There is an odd combination of care and mockery with regard to infrastructure devoted entirely to sinkholes. Please, please go to thesinkhole.org and check them out. It is not a complex blog, but it is dead serious (for example, note that a number of the stories covered by the blog record casualties). A curious resource and one to keep your eye on.
Self, who guides the walking tours, gets meta pretty quick; he “began with a brief introduction to the situationists – the Paris-based artists and thinkers of the 1960s who championed the concept of “psychogeography”, the unplanned drifting through an urban landscape to become more in tune with one’s surroundings.”
Remember Y2K? Seems like a distant memory for most of us — but what sort of memory?
In this video (below) filmed at The New Museum (New York, NY) in December 2014 we get some intriguing reflections on what was at stake during those years of concern leading up the millennium … Continue reading →
In the “Teaching STS” collection, we’ve discussed teaching lessons (with some resources) about the social construction of time a number of times related to whether or not time exists at all (with research from the Max Planck Institute), reflections on the notion of aberrant time such as “leap seconds” (students are bothered by this one), and, even though when we write about the olympics, it is usually about derelict stadiums, it occurs to me that when the atomic clock was adopted and the length of the second transformed, “timing” at the Olympic games might have been an interesting topic to think about for students who imagine that the length of the second back in 1936 should be identical to the length of the second that Michael Phelps was swimming in 2008 (in Beijing).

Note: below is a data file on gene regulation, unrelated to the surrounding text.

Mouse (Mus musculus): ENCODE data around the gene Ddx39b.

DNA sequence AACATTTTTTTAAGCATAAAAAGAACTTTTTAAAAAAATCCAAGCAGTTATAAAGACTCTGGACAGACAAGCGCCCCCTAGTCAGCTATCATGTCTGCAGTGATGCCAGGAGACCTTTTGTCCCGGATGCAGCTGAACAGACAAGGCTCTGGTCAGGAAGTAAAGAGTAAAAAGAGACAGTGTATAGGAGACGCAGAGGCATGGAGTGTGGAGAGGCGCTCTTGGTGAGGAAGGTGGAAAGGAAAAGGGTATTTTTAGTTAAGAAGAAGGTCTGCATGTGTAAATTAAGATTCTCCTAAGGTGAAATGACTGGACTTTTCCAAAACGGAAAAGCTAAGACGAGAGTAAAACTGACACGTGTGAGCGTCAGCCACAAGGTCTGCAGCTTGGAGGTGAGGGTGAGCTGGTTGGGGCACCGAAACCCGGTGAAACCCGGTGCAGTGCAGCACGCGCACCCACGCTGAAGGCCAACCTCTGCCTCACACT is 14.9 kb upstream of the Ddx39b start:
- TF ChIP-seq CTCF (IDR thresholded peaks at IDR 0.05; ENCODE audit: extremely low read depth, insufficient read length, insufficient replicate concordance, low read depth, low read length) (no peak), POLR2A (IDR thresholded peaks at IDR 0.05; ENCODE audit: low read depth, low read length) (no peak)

At any rate, a nice entry point for a classroom situation for discussing time might be to use humor before you get into the nitty-gritty of “existence” or whether or not the basic units of measurement are less stable than we previously thought. Enter a satirical trailer about daylight savings … it would work to kick off a class on the topic of time.
I just found this while rereading Aramis, or the Love of Technology … the history of PRTs is just so amazing! This one was actually developed near my hometown in Hagen in the 1970s and should have been installed in Hamburg – but then was canceled. Aramis brother?
Maps and map-making and the like have played a powerful role in shaping states and shaping states up, in STS research and elsewhere; however, a shocking and not-at-all-new statistic indicates that map literacy may be fading.
The Onion Reports: “Increasing Number Of Americans Unable To Point Out Map”
WASHINGTON—-An alarming new study released Tuesday by the Department of Education found that nearly 70 percent of Americans are incapable of pointing out a map when presented by researchers with a map. “Not only did a majority of people just stare blankly ahead, but nearly half pointed to nearby desk lamps in their attempts to guess correctly,” said Secretary of Education Arne Duncan, who called the findings endemic of the nation’s failing school system.
At least as concerning:
“In fact, 14 percent of all Americans claimed they had never ‘even heard of no map,’ and asked if being prompted to locate one was some kind of trick question.” According to Duncan, the Department of Education has suspended all further studies and will instead be spending the next six months just screaming into a pillow.